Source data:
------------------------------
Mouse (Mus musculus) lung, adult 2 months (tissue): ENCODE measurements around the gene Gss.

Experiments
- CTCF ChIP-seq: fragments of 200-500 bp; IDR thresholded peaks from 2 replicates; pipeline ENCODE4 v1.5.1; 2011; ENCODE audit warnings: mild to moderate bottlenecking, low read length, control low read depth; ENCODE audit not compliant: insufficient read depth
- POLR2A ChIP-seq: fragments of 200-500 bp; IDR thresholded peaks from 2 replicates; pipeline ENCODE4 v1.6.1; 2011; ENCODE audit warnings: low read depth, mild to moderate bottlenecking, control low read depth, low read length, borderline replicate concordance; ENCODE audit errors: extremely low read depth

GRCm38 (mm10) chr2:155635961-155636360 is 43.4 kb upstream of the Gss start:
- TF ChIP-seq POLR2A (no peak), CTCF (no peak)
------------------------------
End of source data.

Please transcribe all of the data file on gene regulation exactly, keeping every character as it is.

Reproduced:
Mouse (Mus musculus) lung, adult 2 months (tissue): ENCODE measurements around the gene Gss.

Experiments
- CTCF ChIP-seq: fragments of 200-500 bp; IDR thresholded peaks from 2 replicates; pipeline ENCODE4 v1.5.1; 2011; ENCODE audit warnings: mild to moderate bottlenecking, low read length, control low read depth; ENCODE audit not compliant: insufficient read depth
- POLR2A ChIP-seq: fragments of 200-500 bp; IDR thresholded peaks from 2 replicates; pipeline ENCODE4 v1.6.1; 2011; ENCODE audit warnings: low read depth, mild to moderate bottlenecking, control low read depth, low read length, borderline replicate concordance; ENCODE audit errors: extremely low read depth

GRCm38 (mm10) chr2:155635961-155636360 is 43.4 kb upstream of the Gss start:
- TF ChIP-seq POLR2A (no peak), CTCF (no peak)